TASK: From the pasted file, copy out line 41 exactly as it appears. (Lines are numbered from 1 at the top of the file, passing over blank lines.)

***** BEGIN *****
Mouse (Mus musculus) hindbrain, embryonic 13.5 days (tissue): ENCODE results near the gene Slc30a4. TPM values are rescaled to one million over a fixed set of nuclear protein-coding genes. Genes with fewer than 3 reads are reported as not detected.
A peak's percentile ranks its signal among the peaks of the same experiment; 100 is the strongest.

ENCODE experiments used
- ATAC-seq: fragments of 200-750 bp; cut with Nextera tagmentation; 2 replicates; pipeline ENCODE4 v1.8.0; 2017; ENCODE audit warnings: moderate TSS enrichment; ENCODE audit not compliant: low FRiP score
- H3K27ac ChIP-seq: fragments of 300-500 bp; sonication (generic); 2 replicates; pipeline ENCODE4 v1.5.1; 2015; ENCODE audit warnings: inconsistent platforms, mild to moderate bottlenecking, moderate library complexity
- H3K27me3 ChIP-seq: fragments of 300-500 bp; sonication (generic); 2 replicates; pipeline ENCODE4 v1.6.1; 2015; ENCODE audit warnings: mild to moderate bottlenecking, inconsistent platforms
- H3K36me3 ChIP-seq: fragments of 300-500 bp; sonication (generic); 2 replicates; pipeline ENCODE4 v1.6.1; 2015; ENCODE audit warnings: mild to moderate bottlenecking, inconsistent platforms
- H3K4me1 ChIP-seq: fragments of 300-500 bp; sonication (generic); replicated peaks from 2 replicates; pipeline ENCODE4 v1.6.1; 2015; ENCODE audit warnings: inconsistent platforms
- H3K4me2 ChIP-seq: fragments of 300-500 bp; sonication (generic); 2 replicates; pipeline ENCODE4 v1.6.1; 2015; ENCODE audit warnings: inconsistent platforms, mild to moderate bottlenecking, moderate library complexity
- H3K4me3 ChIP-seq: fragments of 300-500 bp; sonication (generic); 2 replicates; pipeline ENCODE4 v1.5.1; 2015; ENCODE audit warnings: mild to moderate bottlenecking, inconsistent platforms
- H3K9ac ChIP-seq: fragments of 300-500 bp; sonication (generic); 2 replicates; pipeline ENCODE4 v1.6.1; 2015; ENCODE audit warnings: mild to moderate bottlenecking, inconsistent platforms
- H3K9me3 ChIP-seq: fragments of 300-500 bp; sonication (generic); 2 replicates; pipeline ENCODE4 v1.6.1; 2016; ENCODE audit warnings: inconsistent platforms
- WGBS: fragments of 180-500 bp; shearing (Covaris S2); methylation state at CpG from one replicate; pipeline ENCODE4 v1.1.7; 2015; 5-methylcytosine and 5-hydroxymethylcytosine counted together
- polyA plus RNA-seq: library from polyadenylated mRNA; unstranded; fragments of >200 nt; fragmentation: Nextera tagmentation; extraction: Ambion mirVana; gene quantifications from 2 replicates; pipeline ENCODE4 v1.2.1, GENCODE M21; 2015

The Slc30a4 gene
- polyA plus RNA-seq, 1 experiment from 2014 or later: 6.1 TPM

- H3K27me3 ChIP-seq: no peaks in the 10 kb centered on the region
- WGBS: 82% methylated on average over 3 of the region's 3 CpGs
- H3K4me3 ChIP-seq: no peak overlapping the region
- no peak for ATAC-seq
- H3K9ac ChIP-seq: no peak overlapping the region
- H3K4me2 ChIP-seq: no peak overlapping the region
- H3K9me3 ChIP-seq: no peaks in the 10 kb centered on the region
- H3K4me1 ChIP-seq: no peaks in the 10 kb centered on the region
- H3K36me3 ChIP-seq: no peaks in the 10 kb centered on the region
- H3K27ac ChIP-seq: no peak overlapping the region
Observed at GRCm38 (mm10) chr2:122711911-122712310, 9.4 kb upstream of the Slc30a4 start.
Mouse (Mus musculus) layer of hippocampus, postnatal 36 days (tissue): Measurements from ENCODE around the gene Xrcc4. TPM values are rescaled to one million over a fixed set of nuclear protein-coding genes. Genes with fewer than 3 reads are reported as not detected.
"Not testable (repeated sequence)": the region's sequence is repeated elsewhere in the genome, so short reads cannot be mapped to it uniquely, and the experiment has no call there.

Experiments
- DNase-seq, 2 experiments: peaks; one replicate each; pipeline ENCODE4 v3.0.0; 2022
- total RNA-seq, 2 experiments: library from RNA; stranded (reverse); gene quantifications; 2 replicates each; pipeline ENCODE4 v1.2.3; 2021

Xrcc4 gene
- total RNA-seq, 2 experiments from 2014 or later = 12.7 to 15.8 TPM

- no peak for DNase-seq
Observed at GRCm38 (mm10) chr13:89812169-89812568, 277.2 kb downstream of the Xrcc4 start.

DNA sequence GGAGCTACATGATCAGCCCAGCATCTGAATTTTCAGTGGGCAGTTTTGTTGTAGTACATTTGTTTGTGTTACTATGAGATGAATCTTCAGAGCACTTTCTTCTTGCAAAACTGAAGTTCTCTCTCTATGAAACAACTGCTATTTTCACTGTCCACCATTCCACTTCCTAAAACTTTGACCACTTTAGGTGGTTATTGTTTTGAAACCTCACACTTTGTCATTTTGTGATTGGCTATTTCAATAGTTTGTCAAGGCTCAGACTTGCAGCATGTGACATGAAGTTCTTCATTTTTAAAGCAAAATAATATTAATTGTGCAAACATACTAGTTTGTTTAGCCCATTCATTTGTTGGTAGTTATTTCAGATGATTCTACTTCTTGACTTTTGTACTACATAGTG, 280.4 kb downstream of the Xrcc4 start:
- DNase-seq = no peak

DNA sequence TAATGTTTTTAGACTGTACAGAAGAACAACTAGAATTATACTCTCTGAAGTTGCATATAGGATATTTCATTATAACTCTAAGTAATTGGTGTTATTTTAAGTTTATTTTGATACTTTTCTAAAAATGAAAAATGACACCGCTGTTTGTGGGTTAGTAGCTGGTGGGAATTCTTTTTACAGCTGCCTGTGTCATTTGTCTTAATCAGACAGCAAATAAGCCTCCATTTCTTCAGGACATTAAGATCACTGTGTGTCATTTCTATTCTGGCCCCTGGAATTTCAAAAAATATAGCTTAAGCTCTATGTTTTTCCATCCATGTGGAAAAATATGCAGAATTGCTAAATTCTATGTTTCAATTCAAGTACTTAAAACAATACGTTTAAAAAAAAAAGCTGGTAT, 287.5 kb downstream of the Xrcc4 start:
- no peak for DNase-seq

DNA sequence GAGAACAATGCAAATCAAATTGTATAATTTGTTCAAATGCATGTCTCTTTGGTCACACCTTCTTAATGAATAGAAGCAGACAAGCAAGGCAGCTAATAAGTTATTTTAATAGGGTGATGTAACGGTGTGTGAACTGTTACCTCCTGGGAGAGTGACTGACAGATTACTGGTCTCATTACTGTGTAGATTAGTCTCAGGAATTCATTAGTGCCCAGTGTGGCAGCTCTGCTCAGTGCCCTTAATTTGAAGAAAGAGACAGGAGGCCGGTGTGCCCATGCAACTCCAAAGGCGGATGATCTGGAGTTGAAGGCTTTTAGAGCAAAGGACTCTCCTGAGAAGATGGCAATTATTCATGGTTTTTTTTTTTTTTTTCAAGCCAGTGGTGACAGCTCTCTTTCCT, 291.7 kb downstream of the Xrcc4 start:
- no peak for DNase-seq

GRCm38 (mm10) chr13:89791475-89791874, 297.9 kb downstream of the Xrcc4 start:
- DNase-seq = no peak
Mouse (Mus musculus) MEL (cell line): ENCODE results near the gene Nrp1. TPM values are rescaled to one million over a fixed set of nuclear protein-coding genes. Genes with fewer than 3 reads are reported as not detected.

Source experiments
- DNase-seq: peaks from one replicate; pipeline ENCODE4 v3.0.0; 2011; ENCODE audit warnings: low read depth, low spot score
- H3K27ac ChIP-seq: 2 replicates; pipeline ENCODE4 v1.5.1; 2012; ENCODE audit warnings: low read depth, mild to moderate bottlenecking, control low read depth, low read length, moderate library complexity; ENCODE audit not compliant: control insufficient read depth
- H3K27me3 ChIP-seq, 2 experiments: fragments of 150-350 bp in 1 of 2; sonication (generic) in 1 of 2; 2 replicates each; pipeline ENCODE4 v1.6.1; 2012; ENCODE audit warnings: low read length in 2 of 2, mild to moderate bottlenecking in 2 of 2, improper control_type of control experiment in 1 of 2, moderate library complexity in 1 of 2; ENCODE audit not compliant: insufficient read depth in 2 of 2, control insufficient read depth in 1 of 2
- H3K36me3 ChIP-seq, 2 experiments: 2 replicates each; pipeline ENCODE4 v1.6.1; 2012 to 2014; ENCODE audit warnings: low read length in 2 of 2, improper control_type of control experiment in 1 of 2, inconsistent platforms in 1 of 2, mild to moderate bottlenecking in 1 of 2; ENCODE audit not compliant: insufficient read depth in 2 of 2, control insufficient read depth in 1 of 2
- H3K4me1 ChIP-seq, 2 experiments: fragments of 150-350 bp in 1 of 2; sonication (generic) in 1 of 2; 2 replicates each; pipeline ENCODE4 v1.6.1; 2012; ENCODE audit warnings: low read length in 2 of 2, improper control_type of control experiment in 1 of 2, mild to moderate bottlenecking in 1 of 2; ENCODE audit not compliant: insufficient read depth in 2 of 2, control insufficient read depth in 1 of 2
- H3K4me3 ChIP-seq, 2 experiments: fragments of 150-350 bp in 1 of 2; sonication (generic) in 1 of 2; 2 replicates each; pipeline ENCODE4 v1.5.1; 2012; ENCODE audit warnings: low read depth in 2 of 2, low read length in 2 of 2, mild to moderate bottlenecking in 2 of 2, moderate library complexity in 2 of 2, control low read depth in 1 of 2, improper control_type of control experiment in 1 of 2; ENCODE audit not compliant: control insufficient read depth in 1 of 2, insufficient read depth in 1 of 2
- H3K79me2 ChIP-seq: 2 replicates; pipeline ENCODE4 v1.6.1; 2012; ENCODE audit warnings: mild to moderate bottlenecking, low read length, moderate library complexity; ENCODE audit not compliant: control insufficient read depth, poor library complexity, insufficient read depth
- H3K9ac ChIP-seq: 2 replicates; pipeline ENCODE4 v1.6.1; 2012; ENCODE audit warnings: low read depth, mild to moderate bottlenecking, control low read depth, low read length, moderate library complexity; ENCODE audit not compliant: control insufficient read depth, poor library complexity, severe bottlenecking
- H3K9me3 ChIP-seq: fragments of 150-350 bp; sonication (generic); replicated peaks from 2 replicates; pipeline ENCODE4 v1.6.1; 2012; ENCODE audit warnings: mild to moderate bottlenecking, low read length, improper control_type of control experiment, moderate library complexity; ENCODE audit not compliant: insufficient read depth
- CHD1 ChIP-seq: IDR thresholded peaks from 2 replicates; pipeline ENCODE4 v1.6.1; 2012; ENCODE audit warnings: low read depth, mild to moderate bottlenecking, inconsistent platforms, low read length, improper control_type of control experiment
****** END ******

DNA sequence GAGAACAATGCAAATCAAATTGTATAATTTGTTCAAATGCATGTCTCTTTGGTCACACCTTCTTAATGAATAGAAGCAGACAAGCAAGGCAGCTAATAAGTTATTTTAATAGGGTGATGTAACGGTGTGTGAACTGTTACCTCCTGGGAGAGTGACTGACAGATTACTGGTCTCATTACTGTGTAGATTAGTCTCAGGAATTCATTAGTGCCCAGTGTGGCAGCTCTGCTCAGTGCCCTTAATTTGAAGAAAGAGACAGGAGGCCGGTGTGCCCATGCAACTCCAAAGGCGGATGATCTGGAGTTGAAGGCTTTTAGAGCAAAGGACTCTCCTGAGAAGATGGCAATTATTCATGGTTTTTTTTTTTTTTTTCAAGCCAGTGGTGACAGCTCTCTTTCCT, 291.7 kb downstream of the Xrcc4 start: